Second is the ridding away of power drunk, and overaged leaders in Africa. The selfishness of African leaders, who have in a bid to get and remain in power till death, without any meaningful ideation, contributes over 50 percent of Africa’s predicaments.

We will therefore begin to make headways when we begin to dissociate these elements from our political economy.

Thank you for speaking with us Emmanuel.

Honestly, there was a time I could say that I am proud, but not now, not anymore.

Don’t get me wrong, I am happy to be an African; nothing can change that. But I am not proud because everything about Africa is like a joke to the world. There is nothing to be proud about in Africa. I can pride in the hope of a better Nigeria, a better Africa, but presently, I am tearful, knowing that Africa is nosediving.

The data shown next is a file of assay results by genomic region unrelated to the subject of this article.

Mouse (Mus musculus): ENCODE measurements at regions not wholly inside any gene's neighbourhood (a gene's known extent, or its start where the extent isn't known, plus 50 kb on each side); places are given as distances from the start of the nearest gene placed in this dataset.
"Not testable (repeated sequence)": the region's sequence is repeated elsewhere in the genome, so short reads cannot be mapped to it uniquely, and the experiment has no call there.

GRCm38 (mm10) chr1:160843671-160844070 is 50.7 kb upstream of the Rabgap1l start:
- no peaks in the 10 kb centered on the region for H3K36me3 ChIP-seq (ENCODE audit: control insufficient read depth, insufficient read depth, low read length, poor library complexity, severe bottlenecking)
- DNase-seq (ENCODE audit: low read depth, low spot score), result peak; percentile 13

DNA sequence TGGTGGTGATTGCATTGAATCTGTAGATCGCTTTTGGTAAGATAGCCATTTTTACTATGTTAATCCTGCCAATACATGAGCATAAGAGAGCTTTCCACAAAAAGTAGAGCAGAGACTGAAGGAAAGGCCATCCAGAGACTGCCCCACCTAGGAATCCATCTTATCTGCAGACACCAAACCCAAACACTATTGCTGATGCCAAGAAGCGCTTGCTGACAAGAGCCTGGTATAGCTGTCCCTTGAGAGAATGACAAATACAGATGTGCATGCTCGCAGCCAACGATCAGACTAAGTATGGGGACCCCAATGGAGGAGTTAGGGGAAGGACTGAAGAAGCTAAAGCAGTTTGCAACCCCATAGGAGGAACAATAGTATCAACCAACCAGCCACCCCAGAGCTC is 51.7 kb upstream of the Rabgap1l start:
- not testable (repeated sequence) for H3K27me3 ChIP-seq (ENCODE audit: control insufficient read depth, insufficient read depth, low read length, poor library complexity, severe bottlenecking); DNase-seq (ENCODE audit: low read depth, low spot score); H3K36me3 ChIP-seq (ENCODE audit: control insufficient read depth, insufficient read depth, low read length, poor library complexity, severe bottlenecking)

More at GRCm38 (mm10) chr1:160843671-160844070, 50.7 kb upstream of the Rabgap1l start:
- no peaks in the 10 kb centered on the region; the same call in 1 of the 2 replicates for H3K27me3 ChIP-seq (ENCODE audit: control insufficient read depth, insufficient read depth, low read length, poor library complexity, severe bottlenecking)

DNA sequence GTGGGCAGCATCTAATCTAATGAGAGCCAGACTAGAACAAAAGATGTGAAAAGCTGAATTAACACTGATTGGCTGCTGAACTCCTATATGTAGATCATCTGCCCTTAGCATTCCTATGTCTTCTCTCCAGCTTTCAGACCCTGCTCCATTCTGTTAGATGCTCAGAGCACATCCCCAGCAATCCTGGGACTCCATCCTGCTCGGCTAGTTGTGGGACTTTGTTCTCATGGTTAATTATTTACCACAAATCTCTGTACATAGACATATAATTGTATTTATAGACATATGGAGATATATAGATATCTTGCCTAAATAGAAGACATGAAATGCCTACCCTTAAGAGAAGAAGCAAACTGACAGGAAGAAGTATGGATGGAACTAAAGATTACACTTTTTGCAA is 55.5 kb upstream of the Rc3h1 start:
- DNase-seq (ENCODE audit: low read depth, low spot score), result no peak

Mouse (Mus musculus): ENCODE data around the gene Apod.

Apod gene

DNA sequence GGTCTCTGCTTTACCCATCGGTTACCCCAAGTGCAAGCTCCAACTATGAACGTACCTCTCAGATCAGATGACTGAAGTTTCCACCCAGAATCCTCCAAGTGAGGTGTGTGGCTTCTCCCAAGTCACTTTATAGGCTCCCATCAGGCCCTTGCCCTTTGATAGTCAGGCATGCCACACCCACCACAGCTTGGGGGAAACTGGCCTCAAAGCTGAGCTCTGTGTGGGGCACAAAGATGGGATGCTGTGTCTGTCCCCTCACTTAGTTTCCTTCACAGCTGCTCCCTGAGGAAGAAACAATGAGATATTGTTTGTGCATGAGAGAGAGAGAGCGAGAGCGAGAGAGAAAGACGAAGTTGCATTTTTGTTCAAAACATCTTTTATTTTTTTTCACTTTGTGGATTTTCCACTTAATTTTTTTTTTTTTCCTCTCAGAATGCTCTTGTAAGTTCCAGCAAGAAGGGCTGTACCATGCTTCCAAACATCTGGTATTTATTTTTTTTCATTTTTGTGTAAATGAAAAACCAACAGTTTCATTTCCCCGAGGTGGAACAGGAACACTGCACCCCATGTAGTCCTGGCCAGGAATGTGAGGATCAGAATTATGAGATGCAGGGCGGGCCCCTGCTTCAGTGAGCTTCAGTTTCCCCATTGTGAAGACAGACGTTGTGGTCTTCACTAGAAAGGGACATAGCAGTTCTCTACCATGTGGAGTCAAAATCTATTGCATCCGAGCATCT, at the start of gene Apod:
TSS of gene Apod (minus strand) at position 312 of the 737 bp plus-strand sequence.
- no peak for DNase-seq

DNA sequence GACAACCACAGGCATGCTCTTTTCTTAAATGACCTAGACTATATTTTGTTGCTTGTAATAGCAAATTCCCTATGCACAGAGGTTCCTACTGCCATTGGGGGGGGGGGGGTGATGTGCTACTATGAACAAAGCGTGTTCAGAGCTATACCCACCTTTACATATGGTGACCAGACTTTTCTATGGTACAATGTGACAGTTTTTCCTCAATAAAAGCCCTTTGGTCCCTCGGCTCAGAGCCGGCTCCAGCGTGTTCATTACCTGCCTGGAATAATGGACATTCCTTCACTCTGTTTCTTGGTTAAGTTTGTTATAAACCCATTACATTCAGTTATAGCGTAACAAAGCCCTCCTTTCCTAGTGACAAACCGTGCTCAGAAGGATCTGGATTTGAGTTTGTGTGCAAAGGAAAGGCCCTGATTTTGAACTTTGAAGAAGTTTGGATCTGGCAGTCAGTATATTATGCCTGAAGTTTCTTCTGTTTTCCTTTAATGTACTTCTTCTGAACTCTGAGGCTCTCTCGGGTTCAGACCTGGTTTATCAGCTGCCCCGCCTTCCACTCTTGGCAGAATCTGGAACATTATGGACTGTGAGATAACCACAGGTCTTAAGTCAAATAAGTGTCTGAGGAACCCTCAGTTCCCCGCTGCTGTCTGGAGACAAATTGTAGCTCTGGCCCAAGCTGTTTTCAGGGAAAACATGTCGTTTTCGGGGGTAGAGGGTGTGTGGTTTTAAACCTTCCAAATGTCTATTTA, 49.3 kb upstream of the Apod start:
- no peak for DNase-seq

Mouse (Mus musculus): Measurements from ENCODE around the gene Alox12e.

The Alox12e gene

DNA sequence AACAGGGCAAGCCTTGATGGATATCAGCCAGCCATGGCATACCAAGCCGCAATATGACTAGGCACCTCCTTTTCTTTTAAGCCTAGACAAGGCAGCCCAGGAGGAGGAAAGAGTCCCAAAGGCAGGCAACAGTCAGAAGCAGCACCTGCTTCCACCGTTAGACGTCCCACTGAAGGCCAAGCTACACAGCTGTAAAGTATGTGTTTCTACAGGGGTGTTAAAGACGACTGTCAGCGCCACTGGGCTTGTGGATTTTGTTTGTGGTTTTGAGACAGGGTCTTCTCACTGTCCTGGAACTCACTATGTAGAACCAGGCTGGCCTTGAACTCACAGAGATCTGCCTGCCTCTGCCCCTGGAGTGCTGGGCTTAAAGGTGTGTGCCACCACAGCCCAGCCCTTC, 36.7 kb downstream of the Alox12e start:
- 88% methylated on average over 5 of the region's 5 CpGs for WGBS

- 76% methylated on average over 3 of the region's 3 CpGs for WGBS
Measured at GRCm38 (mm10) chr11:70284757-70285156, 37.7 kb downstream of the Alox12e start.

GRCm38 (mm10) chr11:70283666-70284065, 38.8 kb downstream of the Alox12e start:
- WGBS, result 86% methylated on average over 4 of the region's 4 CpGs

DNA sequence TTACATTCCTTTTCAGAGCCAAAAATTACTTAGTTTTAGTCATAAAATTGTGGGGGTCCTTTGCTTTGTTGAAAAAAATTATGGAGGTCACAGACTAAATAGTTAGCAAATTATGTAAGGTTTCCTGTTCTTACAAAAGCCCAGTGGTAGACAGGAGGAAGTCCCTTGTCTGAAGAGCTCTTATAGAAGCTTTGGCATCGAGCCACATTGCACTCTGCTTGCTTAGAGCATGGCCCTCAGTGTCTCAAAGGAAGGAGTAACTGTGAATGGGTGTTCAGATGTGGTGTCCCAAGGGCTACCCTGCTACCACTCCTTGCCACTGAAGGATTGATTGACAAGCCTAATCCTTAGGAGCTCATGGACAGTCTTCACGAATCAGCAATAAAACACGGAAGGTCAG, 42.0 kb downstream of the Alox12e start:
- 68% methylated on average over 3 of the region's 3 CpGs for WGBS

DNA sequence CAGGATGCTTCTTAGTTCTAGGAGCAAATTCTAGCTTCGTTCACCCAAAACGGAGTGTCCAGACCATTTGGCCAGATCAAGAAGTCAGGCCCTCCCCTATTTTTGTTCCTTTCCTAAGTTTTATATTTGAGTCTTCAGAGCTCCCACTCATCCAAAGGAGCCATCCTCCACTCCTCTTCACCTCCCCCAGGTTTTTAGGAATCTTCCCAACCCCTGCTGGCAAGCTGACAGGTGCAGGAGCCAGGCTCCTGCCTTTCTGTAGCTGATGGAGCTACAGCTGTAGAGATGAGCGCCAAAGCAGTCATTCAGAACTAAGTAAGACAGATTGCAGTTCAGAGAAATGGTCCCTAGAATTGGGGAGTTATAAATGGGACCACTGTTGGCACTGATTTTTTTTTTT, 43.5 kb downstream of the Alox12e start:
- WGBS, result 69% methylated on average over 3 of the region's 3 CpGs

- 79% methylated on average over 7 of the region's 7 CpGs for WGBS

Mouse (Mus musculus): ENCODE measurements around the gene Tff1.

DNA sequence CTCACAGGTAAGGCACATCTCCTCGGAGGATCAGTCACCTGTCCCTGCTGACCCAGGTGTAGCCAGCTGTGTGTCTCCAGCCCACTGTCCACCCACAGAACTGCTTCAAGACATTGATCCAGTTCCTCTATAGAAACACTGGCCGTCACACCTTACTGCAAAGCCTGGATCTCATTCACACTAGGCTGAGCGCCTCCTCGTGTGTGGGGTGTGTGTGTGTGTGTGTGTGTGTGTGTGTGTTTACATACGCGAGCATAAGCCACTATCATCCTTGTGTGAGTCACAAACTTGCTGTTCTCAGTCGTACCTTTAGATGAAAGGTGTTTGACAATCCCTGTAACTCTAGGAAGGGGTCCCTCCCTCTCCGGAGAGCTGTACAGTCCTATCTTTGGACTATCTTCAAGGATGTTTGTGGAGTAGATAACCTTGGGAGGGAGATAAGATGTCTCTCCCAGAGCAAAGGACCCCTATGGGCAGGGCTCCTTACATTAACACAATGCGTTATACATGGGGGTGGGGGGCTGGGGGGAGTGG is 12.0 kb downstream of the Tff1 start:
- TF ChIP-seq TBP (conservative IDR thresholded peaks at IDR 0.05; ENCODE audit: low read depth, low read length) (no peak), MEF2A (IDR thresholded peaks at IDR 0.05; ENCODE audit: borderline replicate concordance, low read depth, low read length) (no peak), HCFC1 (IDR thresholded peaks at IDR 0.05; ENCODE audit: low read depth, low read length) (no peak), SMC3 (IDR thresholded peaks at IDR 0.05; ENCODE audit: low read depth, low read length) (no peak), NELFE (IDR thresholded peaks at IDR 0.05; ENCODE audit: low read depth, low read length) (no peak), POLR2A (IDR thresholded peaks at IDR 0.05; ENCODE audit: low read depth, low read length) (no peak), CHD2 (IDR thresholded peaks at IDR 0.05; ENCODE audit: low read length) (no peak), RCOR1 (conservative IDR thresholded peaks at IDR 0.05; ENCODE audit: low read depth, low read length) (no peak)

The hope of a better Africa largely depends on two factors:

First is the acquisition of relevant knowledge for our much needed transformation — I talked a little more on this in my book “Arise O Compatriot” now selling on Amazon.

Second is the ridding away of power drunk, and overaged leaders in Africa. The selfishness of African leaders, who have in a bid to get and remain in power till death, without any meaningful ideation, contributes over 50 percent of Africa’s predicaments.

We will therefore begin to make headways when we begin to dissociate these elements from our political economy.

Thank you for speaking with us, Mark Emmanuel.

By Elijah Christopher

Elijah Christopher
Elijah Christopher is a journalist at A New Touch Of Africa, is also a creative writer, a poet, and an IT enthusiast. He contributed to the collaborative poem written in celebration of Edwin Morgan Centenary, the first Glasgow poet laureate and Scottish national poet from the University of Glasgow. He loves meeting people and learning about new places, cultures, events, and lifestyles.